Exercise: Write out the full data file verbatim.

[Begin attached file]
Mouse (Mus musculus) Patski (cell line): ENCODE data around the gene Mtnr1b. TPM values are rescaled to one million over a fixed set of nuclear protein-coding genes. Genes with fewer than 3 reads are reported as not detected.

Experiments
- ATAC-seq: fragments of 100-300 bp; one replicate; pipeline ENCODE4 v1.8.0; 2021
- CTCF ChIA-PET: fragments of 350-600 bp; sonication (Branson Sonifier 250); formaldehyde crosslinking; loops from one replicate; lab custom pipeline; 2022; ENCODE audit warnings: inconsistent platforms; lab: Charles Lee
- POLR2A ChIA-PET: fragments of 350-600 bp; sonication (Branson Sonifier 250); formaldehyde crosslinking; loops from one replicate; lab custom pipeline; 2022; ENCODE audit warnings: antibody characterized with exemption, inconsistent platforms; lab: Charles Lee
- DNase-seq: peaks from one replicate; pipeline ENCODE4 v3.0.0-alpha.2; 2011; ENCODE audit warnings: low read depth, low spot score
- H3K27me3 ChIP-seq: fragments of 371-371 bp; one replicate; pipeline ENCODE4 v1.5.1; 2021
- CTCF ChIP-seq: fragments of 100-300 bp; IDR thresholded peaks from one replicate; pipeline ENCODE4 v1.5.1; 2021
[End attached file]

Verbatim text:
Mouse (Mus musculus) Patski (cell line): ENCODE data around the gene Mtnr1b. TPM values are rescaled to one million over a fixed set of nuclear protein-coding genes. Genes with fewer than 3 reads are reported as not detected.

Experiments
- ATAC-seq: fragments of 100-300 bp; one replicate; pipeline ENCODE4 v1.8.0; 2021
- CTCF ChIA-PET: fragments of 350-600 bp; sonication (Branson Sonifier 250); formaldehyde crosslinking; loops from one replicate; lab custom pipeline; 2022; ENCODE audit warnings: inconsistent platforms; lab: Charles Lee
- POLR2A ChIA-PET: fragments of 350-600 bp; sonication (Branson Sonifier 250); formaldehyde crosslinking; loops from one replicate; lab custom pipeline; 2022; ENCODE audit warnings: antibody characterized with exemption, inconsistent platforms; lab: Charles Lee
- DNase-seq: peaks from one replicate; pipeline ENCODE4 v3.0.0-alpha.2; 2011; ENCODE audit warnings: low read depth, low spot score
- H3K27me3 ChIP-seq: fragments of 371-371 bp; one replicate; pipeline ENCODE4 v1.5.1; 2021
- CTCF ChIP-seq: fragments of 100-300 bp; IDR thresholded peaks from one replicate; pipeline ENCODE4 v1.5.1; 2021